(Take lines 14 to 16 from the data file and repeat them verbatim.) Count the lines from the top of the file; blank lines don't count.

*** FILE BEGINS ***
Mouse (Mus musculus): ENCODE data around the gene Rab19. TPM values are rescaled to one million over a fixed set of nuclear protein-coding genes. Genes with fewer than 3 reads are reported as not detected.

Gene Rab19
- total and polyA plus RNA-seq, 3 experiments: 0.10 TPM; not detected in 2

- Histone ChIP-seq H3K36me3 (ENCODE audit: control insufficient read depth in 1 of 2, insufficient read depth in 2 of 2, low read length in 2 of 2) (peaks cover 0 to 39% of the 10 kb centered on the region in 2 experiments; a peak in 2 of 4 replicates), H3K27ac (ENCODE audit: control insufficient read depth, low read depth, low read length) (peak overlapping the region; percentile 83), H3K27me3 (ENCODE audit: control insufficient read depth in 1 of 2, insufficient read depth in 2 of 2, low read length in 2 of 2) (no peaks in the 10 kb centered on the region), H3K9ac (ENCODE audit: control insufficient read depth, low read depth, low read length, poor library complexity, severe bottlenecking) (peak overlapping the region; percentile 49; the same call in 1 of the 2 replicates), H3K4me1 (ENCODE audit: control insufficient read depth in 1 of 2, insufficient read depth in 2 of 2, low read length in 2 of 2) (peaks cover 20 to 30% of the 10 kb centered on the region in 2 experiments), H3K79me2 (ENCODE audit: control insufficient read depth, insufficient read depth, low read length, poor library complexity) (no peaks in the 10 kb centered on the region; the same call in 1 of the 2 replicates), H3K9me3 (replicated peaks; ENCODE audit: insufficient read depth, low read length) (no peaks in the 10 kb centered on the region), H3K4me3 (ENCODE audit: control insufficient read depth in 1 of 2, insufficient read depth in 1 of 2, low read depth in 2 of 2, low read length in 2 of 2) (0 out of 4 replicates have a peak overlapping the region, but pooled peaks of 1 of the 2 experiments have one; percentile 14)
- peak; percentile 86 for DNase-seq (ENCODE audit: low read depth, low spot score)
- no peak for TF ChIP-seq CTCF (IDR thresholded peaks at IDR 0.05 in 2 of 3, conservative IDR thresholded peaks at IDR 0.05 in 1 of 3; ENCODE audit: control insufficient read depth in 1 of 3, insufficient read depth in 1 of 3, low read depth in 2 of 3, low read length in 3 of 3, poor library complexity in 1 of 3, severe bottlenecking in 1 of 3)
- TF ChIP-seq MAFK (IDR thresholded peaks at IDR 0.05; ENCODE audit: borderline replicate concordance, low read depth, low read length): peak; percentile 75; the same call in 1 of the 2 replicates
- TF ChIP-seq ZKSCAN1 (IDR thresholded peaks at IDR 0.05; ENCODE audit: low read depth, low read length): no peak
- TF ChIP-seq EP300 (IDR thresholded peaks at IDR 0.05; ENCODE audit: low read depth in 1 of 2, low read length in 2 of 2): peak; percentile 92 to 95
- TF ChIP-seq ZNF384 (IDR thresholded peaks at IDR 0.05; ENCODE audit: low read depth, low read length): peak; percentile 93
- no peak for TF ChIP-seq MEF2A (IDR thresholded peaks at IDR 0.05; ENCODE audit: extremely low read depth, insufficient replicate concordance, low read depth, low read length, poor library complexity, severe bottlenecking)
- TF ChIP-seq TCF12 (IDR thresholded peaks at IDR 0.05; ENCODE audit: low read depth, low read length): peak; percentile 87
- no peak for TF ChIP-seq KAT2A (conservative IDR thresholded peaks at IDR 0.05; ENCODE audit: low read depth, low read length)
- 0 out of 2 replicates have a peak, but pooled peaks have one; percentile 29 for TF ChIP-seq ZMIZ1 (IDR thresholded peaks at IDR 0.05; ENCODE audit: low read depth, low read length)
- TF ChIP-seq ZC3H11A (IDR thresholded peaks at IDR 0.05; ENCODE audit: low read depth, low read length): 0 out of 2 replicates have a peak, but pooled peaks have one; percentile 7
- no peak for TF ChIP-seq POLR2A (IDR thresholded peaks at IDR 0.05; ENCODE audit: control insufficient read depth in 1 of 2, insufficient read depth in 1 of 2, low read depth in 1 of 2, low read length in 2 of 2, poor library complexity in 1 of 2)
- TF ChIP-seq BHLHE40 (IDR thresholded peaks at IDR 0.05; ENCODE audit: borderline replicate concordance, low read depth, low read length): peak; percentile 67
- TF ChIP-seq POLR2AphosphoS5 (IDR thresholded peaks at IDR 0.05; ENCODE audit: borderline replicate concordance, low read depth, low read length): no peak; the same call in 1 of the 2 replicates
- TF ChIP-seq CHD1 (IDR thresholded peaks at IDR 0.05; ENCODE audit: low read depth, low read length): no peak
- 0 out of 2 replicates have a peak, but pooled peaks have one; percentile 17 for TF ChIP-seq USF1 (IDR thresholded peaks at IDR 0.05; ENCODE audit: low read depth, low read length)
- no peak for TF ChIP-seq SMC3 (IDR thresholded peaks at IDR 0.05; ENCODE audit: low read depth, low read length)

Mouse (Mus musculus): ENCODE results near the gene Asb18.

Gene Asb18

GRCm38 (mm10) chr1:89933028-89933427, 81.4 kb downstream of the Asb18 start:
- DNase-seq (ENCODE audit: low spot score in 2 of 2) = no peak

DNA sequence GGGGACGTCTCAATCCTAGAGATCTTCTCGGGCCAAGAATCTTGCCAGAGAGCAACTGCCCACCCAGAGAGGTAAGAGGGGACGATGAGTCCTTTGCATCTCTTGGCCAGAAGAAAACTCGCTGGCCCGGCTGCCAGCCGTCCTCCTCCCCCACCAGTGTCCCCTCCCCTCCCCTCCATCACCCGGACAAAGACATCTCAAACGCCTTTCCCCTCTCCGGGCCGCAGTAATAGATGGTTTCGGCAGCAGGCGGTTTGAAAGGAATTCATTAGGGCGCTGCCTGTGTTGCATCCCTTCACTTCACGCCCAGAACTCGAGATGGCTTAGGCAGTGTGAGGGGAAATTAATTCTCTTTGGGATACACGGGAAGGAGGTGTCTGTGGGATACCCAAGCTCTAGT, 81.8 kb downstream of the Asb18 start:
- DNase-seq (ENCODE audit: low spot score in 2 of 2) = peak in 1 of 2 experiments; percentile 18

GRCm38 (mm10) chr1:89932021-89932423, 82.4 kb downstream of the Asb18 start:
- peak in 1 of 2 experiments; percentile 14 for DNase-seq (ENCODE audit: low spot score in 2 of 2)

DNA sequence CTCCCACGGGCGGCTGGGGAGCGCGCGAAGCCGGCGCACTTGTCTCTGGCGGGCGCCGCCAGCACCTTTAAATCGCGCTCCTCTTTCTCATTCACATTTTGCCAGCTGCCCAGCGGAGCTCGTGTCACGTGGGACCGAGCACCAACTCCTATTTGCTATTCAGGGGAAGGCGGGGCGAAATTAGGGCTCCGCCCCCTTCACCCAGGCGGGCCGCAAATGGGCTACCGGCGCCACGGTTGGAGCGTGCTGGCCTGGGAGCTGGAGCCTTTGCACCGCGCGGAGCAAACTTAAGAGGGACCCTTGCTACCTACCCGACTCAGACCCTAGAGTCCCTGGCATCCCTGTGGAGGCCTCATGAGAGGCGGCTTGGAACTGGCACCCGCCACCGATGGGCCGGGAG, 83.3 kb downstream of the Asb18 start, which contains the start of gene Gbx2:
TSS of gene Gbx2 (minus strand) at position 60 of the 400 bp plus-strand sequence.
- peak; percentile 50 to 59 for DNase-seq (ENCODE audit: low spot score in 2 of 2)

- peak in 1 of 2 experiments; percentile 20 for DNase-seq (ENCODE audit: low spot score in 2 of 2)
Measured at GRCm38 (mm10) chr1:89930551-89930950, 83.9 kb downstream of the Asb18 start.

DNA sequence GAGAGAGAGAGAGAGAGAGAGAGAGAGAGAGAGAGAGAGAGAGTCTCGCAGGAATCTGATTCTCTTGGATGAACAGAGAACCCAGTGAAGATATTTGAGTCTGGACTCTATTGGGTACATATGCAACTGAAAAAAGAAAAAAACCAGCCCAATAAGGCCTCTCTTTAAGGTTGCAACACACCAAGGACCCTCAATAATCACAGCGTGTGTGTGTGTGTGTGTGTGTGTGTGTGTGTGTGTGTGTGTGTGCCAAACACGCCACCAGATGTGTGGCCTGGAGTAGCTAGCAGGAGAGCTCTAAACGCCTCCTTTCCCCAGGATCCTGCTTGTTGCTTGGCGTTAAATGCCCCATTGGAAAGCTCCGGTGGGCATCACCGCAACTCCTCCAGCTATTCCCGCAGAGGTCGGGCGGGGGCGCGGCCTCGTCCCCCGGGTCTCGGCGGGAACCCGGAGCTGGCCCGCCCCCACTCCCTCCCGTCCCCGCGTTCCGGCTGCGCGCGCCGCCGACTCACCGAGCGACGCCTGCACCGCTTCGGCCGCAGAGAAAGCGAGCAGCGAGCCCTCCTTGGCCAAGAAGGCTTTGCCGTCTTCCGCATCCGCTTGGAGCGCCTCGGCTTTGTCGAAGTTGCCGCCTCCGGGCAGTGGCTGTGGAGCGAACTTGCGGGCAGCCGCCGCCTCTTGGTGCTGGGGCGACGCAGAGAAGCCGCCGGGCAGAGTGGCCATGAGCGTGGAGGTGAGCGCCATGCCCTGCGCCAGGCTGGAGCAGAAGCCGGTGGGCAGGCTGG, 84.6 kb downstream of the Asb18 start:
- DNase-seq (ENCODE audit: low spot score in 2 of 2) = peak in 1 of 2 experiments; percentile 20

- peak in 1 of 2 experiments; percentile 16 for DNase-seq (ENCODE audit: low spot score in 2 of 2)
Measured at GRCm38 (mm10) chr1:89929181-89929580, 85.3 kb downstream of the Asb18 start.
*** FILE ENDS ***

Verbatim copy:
- 0 out of 2 replicates have a peak, but pooled peaks have one; percentile 29 for TF ChIP-seq ZMIZ1 (IDR thresholded peaks at IDR 0.05; ENCODE audit: low read depth, low read length)
- TF ChIP-seq ZC3H11A (IDR thresholded peaks at IDR 0.05; ENCODE audit: low read depth, low read length): 0 out of 2 replicates have a peak, but pooled peaks have one; percentile 7
- no peak for TF ChIP-seq POLR2A (IDR thresholded peaks at IDR 0.05; ENCODE audit: control insufficient read depth in 1 of 2, insufficient read depth in 1 of 2, low read depth in 1 of 2, low read length in 2 of 2, poor library complexity in 1 of 2)